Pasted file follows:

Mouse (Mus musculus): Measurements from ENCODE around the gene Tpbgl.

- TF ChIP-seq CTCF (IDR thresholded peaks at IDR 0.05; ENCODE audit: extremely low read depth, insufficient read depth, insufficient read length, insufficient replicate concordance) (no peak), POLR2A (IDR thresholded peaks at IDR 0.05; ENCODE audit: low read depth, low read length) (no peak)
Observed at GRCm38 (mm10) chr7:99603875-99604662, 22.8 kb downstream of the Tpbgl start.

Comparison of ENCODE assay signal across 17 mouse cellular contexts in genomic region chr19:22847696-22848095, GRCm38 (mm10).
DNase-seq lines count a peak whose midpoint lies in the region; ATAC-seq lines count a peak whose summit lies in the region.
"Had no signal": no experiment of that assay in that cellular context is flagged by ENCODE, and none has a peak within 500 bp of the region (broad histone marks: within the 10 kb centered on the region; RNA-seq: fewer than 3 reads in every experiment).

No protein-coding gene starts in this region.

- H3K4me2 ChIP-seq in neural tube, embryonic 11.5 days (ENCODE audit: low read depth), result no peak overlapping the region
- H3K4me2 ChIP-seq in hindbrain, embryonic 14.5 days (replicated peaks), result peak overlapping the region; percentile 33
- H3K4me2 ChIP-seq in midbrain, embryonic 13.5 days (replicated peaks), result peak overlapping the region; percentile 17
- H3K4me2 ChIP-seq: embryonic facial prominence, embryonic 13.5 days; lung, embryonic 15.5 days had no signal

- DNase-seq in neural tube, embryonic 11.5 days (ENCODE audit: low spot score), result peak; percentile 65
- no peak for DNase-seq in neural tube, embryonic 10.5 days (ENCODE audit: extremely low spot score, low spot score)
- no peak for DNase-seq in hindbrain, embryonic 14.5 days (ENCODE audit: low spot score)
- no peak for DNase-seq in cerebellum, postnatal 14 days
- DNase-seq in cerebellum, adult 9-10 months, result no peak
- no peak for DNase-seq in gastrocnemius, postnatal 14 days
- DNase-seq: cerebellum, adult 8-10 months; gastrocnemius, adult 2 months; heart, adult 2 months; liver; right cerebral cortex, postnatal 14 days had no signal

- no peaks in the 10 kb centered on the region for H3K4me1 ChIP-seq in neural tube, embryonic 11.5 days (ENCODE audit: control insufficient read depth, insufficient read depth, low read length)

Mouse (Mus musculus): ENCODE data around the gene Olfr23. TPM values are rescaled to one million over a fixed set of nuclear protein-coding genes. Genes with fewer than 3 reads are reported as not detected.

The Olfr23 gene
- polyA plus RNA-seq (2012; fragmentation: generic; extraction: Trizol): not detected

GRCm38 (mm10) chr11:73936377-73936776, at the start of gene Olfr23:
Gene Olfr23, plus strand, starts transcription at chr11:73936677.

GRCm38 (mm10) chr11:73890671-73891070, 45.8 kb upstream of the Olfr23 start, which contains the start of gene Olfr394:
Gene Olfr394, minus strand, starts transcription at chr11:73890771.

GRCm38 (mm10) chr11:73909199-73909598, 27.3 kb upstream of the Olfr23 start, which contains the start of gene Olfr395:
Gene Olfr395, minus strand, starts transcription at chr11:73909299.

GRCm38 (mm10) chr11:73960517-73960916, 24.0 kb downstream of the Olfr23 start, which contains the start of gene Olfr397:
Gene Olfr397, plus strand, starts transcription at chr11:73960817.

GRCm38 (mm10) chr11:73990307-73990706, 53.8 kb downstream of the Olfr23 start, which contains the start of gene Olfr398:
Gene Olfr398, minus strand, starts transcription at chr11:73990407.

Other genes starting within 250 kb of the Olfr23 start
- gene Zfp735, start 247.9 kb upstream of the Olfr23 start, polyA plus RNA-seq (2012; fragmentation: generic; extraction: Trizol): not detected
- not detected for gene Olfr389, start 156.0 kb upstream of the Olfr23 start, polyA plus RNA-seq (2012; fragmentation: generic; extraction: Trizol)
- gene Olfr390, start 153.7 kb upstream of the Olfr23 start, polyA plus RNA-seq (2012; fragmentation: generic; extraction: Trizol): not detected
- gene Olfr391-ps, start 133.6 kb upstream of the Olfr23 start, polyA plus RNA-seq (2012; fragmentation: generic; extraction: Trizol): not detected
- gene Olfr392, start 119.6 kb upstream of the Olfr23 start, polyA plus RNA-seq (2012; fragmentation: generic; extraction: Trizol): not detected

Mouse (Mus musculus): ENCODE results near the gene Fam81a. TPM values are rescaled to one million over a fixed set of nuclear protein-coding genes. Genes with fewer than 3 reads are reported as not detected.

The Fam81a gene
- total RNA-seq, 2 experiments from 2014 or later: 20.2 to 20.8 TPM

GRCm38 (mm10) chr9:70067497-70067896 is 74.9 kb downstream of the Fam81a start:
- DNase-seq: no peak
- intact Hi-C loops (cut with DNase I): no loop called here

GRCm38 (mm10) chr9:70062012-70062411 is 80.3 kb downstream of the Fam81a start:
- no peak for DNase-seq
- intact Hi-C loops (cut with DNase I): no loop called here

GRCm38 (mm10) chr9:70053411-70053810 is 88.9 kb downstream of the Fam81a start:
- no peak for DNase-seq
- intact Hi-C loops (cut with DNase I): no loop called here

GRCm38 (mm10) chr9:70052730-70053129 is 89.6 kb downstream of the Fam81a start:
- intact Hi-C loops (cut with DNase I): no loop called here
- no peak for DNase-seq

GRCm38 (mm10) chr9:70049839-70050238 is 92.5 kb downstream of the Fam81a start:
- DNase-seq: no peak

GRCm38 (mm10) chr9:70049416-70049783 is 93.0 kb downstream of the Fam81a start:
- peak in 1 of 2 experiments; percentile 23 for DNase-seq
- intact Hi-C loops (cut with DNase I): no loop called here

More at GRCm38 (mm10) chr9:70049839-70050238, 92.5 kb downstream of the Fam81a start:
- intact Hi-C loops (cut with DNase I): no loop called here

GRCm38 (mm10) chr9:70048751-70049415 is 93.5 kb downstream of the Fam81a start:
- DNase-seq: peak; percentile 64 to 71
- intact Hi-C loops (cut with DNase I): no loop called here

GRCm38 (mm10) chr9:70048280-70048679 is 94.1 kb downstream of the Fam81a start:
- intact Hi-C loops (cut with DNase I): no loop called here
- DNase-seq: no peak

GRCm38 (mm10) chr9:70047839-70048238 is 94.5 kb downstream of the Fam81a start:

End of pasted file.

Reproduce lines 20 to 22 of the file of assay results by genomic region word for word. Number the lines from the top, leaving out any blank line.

Mouse (Mus musculus): ENCODE data around the gene Olfr23. TPM values are rescaled to one million over a fixed set of nuclear protein-coding genes. Genes with fewer than 3 reads are reported as not detected.

The Olfr23 gene
- polyA plus RNA-seq (2012; fragmentation: generic; extraction: Trizol): not detected